Wingnuts desperate to do stupid shit after Orlando attack

Mushroom cloud from nuclear bomb (Shutterstock)
Before the bodies in Orlando had time to cool, the wingnuts were already claiming that the attack is evidence that ISIL is gaining strength – and of course that Obama has been too “soft” in his approach to the self-proclaimed caliphate. As is so often the case, the opposite is true.

Orlando Police: Good Guys With Guns Might Have Killed Some Of The Victims

SALT LAKE CITY, UT-JANUARY 15:  in Salt Lake City, Utah, Tuesday January 15, 2013. (Photo by George Frey/Getty Images)Orlando Police: Good Guys With Guns Might Have Killed Some Of The Victims
We aren’t blaming the police, but this does disprove the NRA’s favorite talking point.

Religio-wingnunt 'christians' share the blame for the massacre in Orlando

Radical religio-wingnut 'christians' must recognize the part their anti-gay rhetoric, legislation, hate speech and repeated attacks on the LGBT community played in the slaughter at Pulse Nightclub in Orlando.

Wife Tries to Poison Husband Through His Underwear

Plenty of wives have tried to poison their husbands over the years, but when Mrs. Zhang decided to take care of her matrimonial problem, she didn't want to go the traditional method of poisoning her husband's food. Instead she soaked her husband's underwear in herbicide before he wore the briefs to his daughter's wedding.
I can't say if Mrs. Zhang wanted to kill her husband or just teach him a lesson, but her husband did survive. Unfortunately for Mr. Zhang, he didn't get treatment until he noticed his genitals were "rotting." He has since recovered from his injuries and no one knows if he yet plans to file charges.

This is what dying in space looks like

Asymmetric molecule, key to life, detected in space for first time

A depiction of the complex organic molecule propylene oxide is seen over a background image of the center of the Milky Way galaxy in an undated composite image provided by the U.S. National Radio Astronomy Observatory. Scientists said on Tuesday they detected propylene oxide near the center of our Galaxy in Sagittarius. B. Saxton, NRAO/AUI/NSF from data provided by N.E. Kassim, Naval Research Laboratory, Sloan Digital Sky Survey/Handout
by Irene Klotz
Scientists for the first time have found a complex organic molecule in space that bears the same asymmetric structure as molecules that are key to life on Earth.
The researchers said on Tuesday they detected the complex organic molecule called propylene oxide in a giant cloud of gas and dust near the center of the Milky Way galaxy.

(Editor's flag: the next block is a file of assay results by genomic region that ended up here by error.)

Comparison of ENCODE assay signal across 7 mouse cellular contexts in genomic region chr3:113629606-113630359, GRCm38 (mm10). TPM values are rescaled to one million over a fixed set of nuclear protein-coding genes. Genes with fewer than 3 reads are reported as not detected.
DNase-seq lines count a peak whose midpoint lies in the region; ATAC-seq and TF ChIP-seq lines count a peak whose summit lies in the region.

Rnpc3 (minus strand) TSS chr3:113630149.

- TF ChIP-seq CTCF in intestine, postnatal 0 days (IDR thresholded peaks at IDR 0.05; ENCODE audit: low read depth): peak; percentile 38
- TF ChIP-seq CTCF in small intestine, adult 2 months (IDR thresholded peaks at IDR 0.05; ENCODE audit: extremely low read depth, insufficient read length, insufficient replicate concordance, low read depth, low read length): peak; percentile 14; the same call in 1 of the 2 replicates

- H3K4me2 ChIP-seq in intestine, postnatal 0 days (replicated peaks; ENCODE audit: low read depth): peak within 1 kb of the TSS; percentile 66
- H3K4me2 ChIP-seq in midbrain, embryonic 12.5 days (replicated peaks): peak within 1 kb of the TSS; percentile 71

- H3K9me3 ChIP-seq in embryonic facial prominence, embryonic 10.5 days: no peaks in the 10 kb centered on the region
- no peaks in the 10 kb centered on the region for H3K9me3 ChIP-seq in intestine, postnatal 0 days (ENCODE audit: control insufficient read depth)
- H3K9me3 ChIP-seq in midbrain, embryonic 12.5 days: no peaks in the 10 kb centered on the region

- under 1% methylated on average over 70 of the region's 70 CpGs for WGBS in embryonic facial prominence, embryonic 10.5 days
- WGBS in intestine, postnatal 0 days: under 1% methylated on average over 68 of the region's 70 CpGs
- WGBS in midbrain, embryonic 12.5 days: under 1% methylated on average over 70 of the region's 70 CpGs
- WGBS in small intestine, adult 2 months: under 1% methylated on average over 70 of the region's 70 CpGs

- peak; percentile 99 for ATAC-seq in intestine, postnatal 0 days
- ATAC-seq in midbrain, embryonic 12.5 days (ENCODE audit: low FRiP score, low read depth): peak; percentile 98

Akin to a pair of human hands, certain organic molecules including propylene oxide possess mirror-like versions of themselves, a chemical property called chirality. Scientists have long pondered why living things make use of only one version of certain molecules, such as the "right-handed" form of the sugar ribose, which is the backbone of DNA.
The discovery of propylene oxide in space boosts theories that chirality has cosmic origins.
"It is a pioneering leap forward in our understanding of how prebiotic molecules are made in the universe and the effects they may have on the origins of life," chemist Brett McGuire of the National Radio Astronomy Observatory in Charlottesville, Virginia said in a statement.
These types of molecules, vital for biology, previously have been discovered in meteorites on Earth and in comets in our own solar system but never before in the enormous expanse of interstellar space.
The findings boost the notion that the chemical building blocks for life were delivered to Earth early in its history by celestial bodies like meteorites and comets that incorporated such molecules from space.
In May, researchers for the first time found the amino acid glycine, used by living organisms to make proteins, on a comet.
The scientists in the new study used radio telescopes to ferret out the chemical details of molecules in the distant, star-forming cloud of gas and dust. As molecules move around in the vacuum of space they emit telltale vibrations that appear as distinctive radio waves.
The complex signals tied to propylene oxide were not precise enough for the researchers to determine whether the molecules were orientated to the left or to the right.
Like a hand's shadow, "it's impossible to tell if the left or the right hand is casting the shadow," said California Institute of Technology chemistry graduate student Brandon Carroll.
Future studies of how polarized light interacts with the molecules may reveal if one version of propylene oxide dominates in space, the researchers said.
The research was published in the journal Science. The scientists presented it on Tuesday at the American Astronomical Society meeting in San Diego.

Animal Pictures